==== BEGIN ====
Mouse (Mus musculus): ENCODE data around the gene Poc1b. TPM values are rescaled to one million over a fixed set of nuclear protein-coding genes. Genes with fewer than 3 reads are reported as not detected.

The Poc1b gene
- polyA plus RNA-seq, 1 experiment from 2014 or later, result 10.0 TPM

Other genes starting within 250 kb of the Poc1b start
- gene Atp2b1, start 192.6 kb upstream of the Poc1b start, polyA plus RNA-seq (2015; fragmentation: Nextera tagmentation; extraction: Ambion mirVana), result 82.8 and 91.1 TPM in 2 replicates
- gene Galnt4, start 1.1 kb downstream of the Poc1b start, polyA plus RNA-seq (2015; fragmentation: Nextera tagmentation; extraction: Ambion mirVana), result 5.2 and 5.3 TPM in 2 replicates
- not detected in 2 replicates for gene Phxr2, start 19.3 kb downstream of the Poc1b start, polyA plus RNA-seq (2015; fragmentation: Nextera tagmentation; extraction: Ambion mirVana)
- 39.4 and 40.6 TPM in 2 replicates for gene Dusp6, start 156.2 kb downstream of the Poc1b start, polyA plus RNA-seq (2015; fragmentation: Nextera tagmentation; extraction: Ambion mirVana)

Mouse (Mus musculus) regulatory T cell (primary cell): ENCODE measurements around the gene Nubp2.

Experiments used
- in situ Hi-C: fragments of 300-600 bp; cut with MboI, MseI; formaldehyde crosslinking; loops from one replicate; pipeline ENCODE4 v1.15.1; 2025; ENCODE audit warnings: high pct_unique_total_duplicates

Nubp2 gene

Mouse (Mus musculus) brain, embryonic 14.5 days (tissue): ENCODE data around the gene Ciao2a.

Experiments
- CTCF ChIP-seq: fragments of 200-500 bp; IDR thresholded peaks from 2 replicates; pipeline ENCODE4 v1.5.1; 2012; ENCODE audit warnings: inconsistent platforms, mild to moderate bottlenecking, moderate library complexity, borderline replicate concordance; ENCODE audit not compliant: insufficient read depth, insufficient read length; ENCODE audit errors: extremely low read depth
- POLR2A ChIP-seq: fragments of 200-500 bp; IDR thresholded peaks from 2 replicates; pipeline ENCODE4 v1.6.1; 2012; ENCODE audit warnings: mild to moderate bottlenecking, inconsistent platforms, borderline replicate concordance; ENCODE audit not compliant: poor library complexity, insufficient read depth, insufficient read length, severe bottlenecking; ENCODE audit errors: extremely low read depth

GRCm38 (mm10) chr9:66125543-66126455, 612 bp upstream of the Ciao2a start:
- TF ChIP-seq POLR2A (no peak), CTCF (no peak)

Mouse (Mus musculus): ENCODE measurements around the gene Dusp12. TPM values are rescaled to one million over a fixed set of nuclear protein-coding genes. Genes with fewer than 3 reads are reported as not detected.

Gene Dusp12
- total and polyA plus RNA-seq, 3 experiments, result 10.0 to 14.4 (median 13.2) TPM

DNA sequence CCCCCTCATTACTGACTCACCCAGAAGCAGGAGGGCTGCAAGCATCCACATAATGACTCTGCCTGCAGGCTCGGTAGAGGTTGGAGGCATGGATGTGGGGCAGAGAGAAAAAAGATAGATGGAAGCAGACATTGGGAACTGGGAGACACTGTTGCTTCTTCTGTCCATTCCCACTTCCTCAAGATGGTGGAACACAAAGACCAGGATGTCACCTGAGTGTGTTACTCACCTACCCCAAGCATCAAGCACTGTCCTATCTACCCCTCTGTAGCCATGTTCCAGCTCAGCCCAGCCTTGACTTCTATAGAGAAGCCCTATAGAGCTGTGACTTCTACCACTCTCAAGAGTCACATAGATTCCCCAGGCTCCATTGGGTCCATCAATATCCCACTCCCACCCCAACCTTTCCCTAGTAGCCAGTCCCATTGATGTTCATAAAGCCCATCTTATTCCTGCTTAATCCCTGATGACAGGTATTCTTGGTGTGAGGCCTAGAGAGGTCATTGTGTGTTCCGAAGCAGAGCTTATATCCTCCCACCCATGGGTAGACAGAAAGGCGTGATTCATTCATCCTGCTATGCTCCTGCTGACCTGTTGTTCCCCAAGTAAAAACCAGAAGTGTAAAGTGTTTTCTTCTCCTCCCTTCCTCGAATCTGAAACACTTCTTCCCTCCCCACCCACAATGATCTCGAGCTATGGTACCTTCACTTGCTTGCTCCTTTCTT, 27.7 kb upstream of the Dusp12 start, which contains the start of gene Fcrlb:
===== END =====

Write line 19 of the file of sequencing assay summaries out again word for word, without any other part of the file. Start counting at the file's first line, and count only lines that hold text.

Mouse (Mus musculus): ENCODE measurements around the gene Dusp12. TPM values are rescaled to one million over a fixed set of nuclear protein-coding genes. Genes with fewer than 3 reads are reported as not detected.